Board-certified anesthesiologist and pain specialist
Now that we are entering a new phase in the COVID-19 pandemic where access to vaccines is high, infection rates are declining, and there is greater access to health-related services, this might be a time to reevaluate your pain management plan and consider what changes can make a positive impact.
Let’s start by taking a look at some of the ways the pandemic may have increased your pain problem:
- Emotionally drained. Certainly life during COVID-19 has been a source of intense stress. Whether you’ve had COVID-19 or not, the pandemic has played a role in increasing mental health problems like anxiety and depression. For some, it has intensified already stressful home environments, while for others it has meant being apart from loved ones, creating emotional distress. A drop in income and the challenges of kids doing virtual schooling at home have become common sources of added stress in many households. But both depression and anxiety can impact how much we hurt and make it harder to manage our pain.
- Weight gain. Studies show that the average person gained around 2 pounds per month during the height of the pandemic, which means that most of us are carrying around at least a few extra pounds or more. While this added weight gain can impact underlying health problems like diabetes and hypertension, it can also potentially increase pain, too. Even small bumps in body weight can significantly increase mechanical forces on parts of the body like our knees, hips, and spines.
- Self-medicating. According to the CDC in June 2020, 13% of Americans reported starting or increasing substance use as a way of coping during the COVID-19 pandemic, and there was an 18% increase in overdoses during the early parts of the outbreak. The combination of all the added stress along with greater difficulty accessing medical and behavioral health help may have contributed to an increase in harmful activities like misusing prescription painkillers, increased alcohol use, or using illicit substances in the hopes of finding relief.
- Less active. In many areas, access to places like swimming pools, health clubs, gyms, and indoor exercise classes were very limited for a number of months. So if you relied on those types of places for exercise, you may have had to make do without them. Out of caution, many of my patients preferred to avoid leaving their homes as much as possible, which also cut back on their level of activity. But many patients with pain problems like back pain and arthritis rely on programs like water aerobics and yoga classes or working out in a gym, and not having access to exercise venues that they depended on made managing their pain more challenging.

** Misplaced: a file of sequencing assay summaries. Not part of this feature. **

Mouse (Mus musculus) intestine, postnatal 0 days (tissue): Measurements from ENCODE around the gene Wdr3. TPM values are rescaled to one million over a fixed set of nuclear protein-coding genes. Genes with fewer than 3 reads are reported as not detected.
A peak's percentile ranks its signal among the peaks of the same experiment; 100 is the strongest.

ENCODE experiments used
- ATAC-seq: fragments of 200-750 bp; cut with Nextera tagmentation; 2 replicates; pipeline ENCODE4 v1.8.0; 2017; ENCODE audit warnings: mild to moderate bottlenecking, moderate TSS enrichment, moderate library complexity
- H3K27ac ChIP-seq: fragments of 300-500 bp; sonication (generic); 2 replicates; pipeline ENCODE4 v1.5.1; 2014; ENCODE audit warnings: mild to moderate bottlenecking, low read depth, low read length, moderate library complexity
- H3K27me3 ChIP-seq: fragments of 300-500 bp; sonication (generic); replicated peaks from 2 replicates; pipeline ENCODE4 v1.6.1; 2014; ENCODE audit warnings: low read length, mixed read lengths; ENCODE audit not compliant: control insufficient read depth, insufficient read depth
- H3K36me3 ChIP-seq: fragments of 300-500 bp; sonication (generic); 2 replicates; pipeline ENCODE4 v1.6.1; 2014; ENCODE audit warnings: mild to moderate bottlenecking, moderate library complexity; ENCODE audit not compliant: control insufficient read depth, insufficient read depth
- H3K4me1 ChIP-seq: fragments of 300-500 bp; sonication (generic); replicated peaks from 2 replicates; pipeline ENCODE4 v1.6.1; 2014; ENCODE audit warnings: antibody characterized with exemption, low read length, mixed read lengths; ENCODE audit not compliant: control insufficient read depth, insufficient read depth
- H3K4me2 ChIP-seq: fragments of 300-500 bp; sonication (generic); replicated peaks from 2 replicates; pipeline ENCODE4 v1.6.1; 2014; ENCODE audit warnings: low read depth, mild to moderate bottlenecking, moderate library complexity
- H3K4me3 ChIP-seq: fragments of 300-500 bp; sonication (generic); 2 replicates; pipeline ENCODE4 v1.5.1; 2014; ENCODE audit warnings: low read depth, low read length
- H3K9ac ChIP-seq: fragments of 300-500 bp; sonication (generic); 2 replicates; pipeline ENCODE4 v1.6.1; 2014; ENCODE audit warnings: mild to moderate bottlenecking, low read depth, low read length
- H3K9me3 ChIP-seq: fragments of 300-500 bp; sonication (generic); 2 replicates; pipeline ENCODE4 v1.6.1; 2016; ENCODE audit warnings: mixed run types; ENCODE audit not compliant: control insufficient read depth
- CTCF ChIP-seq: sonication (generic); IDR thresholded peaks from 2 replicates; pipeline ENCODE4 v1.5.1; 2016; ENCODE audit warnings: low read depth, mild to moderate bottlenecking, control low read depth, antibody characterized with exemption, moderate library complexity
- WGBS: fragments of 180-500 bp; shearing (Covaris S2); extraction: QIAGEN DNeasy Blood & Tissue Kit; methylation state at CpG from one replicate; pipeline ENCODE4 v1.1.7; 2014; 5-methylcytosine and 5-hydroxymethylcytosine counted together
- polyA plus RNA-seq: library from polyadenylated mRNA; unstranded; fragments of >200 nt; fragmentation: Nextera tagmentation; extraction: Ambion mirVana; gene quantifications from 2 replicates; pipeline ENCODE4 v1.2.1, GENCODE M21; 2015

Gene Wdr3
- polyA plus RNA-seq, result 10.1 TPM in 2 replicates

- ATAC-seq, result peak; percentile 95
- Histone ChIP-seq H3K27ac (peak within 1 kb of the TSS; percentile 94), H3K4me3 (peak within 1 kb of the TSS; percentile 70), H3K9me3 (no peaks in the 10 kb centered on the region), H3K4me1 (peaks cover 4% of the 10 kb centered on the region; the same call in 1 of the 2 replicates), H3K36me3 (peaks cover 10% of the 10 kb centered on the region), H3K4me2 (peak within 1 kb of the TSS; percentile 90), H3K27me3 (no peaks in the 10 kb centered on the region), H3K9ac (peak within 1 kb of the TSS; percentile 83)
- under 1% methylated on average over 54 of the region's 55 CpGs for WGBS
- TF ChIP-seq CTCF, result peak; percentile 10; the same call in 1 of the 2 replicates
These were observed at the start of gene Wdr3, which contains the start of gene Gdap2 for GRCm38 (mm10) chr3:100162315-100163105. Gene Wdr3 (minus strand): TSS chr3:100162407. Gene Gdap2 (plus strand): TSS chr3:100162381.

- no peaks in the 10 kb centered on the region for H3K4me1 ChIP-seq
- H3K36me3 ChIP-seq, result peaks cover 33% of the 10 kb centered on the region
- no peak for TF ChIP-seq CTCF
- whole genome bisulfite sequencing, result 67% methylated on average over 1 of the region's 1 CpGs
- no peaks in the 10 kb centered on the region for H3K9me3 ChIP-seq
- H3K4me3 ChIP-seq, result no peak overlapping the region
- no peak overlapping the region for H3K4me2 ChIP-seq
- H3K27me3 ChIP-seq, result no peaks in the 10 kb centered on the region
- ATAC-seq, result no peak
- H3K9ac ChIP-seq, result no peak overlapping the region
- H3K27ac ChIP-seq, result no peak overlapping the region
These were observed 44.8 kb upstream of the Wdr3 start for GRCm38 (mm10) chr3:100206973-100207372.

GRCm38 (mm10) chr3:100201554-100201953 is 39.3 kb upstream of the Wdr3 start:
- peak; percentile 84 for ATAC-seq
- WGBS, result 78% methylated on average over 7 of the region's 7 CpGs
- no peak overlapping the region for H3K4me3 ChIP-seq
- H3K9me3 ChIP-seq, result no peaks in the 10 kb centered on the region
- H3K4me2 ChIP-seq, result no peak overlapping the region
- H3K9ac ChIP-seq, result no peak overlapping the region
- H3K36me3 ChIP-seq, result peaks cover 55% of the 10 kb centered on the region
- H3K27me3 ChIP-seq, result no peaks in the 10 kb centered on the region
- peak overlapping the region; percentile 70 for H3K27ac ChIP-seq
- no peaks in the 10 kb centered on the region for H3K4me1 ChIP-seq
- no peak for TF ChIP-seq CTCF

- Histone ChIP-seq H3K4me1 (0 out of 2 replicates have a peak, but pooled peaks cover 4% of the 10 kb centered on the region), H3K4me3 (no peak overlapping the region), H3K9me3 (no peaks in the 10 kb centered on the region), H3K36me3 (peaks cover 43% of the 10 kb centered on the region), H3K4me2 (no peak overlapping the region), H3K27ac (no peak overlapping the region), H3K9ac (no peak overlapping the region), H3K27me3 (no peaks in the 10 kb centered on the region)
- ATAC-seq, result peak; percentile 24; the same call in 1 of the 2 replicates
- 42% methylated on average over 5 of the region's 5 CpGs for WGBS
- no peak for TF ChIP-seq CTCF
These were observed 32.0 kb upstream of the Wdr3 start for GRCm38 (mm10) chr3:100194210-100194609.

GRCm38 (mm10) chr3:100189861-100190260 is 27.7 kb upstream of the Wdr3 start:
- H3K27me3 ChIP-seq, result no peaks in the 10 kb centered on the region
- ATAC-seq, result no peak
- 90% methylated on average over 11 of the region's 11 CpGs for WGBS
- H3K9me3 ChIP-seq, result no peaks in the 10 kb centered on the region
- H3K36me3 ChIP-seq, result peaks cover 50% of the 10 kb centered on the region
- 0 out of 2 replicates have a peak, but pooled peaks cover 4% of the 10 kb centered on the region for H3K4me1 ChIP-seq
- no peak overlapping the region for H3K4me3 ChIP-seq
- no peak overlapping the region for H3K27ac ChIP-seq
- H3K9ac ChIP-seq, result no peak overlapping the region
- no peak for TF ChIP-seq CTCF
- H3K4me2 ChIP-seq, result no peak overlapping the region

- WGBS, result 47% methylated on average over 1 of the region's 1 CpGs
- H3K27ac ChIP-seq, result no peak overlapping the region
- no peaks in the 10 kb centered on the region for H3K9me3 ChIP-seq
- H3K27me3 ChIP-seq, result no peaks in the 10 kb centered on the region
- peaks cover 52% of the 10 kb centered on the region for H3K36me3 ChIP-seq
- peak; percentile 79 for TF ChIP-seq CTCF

- More isolated. Most of my patients experienced a dramatic decrease in social interactions over the last year, leaving some feeling lonely and isolated. Loneliness is now considered a significant health problem and is associated with a greater risk for heart disease, strokes, depression, anxiety, suicide, and premature death.
Now that access to resources has likely improved in many of your communities, here are some thoughts to help you navigate your next steps:
- Ease into it. If you haven’t gone for a swim or worked out in your local gym for a year, start slowly as your time away has likely left you deconditioned and with some muscle atrophy. Pare back your exercise program or activity regimen to give yourself time to build back up your strength and endurance, while minimizing pain flare-ups that can slow down your progress. Now is a good time to be patient with your body.
- Ask for help. Making changes can be difficult, but there are people who can help. If you would like a little guidance on how to recharge and get more active, talk to your doctor for recommendations or a referral to a physical therapist. If you have developed an addiction problem during the pandemic or relapsed into an old one, please ask for help and look for resources. And if the pandemic has left you feeling more down or dampened your relationship with your significant other, look for a counselor that can help you and your family get back on track.
- Baby steps. There may be a lot of pent-up anxiety about doing things again, like leaving the house more, mingling with others, or going to that water aerobics class. This is to be expected. Start small and build your confidence gradually, and don’t forget to breathe!
Now might be the perfect time to consider what you can safely add or modify to your pain management plan. Before starting something new or restarting something that maybe you haven’t done in over a year, it is always a good idea to first talk with your doctor.
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